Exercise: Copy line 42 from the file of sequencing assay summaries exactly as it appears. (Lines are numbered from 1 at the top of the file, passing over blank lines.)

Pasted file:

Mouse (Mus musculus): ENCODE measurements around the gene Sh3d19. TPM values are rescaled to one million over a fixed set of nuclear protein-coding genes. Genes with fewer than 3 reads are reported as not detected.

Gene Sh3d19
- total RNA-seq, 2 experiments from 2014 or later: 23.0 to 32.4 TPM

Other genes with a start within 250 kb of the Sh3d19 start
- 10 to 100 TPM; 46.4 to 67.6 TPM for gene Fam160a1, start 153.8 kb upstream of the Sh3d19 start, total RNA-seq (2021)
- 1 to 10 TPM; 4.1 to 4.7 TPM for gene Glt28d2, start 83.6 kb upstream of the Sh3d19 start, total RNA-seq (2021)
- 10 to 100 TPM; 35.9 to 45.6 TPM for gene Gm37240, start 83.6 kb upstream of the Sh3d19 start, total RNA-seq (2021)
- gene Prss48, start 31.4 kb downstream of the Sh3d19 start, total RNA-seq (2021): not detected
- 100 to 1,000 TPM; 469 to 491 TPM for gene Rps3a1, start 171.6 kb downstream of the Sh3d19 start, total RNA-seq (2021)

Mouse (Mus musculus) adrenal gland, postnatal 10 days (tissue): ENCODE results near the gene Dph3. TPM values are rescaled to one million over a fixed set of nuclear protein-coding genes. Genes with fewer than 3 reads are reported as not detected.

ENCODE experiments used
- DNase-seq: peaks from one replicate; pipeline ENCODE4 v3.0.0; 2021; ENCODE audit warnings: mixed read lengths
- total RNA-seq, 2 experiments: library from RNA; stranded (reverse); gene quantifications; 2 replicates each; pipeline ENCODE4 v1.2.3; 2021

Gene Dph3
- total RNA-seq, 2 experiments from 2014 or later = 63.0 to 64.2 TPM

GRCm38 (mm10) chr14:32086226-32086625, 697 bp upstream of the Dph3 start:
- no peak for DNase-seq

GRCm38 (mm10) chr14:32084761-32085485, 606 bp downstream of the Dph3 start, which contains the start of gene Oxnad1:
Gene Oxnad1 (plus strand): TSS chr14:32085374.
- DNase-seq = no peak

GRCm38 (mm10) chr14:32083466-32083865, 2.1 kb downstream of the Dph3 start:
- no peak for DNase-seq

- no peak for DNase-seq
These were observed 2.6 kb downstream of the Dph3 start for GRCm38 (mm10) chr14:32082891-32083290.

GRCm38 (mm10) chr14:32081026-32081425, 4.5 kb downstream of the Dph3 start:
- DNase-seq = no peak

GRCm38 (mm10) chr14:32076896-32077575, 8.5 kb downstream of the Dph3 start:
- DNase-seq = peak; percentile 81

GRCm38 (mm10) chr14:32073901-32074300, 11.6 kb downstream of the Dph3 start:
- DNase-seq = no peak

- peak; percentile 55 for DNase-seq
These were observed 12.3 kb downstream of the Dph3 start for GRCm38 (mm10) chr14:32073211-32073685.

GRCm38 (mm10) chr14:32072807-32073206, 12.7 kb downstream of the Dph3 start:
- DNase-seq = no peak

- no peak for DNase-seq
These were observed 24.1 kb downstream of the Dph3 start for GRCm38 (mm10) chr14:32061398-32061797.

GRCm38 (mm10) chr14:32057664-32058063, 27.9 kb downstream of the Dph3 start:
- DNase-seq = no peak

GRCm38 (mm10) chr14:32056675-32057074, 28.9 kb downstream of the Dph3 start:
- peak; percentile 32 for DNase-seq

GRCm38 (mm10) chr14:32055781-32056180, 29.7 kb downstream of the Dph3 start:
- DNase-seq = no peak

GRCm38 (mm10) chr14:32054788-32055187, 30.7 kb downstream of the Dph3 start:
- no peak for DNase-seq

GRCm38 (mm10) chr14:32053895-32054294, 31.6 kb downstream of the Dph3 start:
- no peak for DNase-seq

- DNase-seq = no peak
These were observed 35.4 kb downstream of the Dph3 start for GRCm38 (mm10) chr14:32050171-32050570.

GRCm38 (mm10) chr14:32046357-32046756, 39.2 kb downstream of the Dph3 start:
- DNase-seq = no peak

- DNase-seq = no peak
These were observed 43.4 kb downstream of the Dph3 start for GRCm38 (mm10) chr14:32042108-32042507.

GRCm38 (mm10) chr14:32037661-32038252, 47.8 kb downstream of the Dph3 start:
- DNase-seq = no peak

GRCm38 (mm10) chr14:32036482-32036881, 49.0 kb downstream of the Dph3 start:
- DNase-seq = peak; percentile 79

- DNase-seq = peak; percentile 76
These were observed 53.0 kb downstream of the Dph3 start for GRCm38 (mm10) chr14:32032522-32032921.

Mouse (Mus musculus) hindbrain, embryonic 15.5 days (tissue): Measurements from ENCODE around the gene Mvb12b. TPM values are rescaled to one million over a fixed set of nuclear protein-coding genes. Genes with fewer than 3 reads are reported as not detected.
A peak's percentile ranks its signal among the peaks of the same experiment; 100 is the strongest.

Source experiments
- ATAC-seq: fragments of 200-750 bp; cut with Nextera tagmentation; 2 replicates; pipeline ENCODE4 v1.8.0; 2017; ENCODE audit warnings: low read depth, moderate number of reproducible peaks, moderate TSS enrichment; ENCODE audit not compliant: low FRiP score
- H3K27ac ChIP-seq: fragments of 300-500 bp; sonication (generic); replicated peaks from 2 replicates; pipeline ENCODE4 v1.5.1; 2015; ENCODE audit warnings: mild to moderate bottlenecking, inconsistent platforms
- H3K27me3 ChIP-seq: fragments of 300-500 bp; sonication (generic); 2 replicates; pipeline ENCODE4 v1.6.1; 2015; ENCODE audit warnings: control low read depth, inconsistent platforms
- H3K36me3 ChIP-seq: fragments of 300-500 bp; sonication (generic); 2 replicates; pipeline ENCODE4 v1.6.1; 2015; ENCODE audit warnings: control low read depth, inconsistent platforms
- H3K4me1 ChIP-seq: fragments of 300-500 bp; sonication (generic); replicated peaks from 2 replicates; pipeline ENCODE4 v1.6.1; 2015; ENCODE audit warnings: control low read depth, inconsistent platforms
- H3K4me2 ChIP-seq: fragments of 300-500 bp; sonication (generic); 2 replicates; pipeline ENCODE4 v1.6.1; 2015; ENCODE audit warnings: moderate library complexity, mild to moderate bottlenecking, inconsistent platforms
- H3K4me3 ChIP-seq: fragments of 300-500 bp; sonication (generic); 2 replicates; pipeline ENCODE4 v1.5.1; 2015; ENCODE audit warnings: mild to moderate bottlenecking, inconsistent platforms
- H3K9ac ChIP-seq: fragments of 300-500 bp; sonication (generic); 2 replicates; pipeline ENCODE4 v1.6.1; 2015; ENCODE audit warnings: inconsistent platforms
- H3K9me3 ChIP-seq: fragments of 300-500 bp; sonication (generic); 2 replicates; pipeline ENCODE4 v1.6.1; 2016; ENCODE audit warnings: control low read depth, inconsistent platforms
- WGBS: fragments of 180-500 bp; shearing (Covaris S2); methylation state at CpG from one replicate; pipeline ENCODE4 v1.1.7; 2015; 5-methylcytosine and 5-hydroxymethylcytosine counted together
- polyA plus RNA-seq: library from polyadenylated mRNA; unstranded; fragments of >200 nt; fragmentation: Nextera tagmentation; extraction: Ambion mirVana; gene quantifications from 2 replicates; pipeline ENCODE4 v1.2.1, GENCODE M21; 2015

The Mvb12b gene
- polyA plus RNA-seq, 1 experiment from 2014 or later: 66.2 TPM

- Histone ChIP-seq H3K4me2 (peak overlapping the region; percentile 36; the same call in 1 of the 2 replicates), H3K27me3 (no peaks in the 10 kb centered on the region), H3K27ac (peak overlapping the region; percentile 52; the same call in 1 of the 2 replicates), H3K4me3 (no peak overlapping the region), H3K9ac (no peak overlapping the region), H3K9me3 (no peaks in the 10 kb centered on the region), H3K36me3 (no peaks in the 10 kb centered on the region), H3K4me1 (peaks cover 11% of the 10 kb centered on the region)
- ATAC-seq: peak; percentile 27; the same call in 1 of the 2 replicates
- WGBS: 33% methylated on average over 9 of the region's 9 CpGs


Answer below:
- DNase-seq = no peak